Dr. Barbara Wise has always been fascinated by languages, language development, and how children do and do not master reading. She grew up in NM, a trilingual state, and spent her senior year in Brussels, living with a Flemish family on a French speaking street, a natural lab for learning the “taalgevoel” or “feeling” of Germanic vs Romantic languages, so crucial in English morphology. As an adult, she taught children with learning difficulties in public and private schools up and down the Rocky Mountains, including on the Blackfeet Reservation and at Santo Domingo Pueblo. She later earned a PhD and Post Doc in Developmental Psychology, while developing computer-assisted assessments and interventions for children with Reading Disabilities, with her research teams at the University of Colorado. She still enjoys an educational therapy practice with children with language-based learning difficulties and their parents, and she teaches occasional contract classes for teachers and parents.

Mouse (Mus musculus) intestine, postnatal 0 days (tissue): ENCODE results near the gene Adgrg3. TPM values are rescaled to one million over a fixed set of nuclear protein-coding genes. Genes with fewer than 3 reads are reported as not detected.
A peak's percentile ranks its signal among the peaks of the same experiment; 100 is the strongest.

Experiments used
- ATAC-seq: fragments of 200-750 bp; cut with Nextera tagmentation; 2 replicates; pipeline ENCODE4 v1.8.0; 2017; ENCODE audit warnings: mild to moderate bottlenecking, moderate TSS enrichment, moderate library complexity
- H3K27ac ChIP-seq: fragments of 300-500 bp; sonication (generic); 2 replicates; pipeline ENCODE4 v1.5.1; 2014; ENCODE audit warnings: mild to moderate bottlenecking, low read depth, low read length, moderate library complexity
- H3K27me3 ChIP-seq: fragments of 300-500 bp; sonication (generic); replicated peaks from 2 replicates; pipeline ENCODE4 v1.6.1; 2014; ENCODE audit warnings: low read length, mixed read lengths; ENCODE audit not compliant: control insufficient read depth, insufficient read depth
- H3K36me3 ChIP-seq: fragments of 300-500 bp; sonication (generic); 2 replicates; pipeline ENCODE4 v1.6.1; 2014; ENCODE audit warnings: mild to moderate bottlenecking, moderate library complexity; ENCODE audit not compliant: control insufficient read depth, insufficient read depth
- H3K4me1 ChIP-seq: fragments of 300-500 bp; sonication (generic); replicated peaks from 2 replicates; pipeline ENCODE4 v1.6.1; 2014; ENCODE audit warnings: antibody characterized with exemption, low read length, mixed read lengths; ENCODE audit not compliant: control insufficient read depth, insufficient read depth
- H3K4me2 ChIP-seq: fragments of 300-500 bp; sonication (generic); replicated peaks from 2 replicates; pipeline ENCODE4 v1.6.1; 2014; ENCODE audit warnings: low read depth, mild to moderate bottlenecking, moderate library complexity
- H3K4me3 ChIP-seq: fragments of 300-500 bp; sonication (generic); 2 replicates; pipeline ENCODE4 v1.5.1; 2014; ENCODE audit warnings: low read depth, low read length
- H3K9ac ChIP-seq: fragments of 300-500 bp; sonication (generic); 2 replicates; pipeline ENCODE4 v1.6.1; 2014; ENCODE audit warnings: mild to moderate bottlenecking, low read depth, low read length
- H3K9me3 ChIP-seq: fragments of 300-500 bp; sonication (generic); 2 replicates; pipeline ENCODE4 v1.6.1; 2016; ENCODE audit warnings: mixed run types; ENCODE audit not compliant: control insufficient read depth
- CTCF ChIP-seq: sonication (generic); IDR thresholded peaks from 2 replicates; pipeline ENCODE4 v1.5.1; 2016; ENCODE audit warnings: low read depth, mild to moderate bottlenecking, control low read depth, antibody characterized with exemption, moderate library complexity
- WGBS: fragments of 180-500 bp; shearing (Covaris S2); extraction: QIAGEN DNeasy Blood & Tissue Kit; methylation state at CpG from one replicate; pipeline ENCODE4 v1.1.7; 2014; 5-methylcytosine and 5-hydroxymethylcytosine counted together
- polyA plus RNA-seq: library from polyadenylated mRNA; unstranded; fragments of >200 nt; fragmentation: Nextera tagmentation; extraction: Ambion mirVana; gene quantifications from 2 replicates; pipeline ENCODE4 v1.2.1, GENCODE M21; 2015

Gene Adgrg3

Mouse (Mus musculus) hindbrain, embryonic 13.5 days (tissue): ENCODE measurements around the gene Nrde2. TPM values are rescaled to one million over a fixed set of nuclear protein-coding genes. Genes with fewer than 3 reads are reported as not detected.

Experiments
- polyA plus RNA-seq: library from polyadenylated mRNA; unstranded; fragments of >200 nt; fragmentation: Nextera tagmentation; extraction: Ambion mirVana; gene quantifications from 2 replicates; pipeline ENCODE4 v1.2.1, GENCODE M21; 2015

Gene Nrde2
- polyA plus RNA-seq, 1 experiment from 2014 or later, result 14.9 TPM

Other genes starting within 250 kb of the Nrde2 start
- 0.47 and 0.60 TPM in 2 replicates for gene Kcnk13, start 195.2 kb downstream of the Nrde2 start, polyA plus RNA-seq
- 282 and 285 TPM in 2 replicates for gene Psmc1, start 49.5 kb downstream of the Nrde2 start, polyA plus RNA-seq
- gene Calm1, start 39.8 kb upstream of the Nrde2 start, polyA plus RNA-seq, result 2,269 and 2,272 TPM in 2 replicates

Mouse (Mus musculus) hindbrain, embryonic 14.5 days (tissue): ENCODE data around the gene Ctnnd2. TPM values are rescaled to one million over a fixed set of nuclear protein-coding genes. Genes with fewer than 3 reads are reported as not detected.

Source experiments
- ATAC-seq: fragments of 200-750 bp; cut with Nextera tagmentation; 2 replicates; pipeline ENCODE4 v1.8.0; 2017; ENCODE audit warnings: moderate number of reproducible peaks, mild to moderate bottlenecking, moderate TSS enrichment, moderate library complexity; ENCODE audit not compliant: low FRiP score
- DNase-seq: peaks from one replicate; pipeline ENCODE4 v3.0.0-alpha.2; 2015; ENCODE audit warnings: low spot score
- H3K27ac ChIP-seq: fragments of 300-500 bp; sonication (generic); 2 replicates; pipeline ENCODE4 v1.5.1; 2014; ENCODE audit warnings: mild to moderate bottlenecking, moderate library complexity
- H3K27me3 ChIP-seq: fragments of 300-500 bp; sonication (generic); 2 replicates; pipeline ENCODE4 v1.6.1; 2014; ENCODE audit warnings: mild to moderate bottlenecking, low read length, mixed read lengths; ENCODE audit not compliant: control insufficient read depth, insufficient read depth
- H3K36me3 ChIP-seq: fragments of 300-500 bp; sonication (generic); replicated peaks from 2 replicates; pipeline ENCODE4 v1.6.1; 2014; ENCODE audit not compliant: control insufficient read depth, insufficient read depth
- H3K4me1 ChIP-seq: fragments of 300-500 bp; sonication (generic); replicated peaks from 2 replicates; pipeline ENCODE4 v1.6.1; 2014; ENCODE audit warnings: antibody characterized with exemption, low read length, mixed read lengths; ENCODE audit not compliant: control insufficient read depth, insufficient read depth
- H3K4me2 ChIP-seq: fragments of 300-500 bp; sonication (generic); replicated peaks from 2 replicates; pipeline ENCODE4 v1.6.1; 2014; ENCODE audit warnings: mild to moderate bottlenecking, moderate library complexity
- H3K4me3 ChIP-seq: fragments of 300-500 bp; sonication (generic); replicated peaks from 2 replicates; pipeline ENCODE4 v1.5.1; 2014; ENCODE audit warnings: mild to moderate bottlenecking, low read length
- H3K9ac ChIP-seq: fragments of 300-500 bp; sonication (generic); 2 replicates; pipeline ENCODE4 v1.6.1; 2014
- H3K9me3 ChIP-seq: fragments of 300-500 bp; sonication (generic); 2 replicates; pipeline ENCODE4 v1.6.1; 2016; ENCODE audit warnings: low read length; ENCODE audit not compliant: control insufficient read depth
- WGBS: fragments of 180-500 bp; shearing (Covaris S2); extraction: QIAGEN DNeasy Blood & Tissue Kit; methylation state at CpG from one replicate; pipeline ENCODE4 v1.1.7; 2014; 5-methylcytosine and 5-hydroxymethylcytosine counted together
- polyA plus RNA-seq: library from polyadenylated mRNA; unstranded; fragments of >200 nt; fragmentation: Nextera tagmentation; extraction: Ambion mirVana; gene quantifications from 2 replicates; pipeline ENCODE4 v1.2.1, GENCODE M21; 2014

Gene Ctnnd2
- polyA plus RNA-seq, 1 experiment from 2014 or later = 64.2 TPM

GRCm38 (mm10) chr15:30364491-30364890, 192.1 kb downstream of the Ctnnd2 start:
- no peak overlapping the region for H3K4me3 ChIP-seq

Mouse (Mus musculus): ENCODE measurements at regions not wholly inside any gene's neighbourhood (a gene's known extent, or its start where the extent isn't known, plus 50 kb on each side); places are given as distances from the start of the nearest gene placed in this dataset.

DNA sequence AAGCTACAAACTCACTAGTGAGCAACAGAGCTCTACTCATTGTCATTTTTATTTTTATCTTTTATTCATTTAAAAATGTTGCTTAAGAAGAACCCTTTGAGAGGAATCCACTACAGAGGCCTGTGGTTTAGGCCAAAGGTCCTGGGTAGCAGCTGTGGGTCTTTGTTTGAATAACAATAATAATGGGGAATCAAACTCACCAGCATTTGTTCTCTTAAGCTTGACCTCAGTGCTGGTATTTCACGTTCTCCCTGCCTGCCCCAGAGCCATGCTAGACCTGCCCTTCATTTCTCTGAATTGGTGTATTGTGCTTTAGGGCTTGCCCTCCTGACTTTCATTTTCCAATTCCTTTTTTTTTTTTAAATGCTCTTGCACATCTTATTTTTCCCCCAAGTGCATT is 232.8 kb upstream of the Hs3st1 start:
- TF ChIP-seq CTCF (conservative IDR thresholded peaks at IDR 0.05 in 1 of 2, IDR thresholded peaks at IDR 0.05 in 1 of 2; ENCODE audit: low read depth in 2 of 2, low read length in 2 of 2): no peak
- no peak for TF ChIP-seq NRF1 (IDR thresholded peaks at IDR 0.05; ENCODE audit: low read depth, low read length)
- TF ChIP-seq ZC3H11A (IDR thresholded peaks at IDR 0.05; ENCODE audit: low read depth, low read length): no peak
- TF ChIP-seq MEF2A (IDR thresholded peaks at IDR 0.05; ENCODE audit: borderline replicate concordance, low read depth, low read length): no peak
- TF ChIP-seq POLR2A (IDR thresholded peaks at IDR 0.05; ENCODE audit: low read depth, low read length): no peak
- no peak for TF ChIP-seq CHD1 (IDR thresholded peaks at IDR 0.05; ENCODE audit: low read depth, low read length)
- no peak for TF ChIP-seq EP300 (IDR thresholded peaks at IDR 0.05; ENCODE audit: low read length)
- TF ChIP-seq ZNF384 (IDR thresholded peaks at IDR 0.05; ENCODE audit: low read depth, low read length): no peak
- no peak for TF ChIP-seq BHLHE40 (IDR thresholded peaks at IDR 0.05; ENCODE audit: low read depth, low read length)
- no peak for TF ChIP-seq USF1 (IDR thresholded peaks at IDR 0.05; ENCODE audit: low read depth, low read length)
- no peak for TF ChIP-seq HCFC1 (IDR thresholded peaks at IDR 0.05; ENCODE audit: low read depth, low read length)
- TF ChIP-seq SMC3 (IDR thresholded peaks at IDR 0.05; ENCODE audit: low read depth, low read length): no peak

Decades of research has supported benefits of instruction in phoneme awareness, phonology, and phonics, for young aspiring readers and especially for those with dyslexia, whose core deficit is in phonological processes. However, the promotion of teaching morphological awareness and the history of language for children with language-based difficulties like dyslexia is more recent and less widespread. Also, most practitioners are more familiar with direct, didactive approaches with morphology than with approaches that encourage as much discovery as possible. Piaget, Bruner and Lepper all emphasized benefits such as engagement, excitement, strong transfer, and later retrievability, from learning concepts in well-grounded approaches that guide children’s own discoveries. This talk demonstrates a few examples of guiding discoveries of morphological and etymological concepts to ground the learning of spelling patterns. It will also display a few examples, of after discovery, after practice, finally later applying the concept independently in writing in context.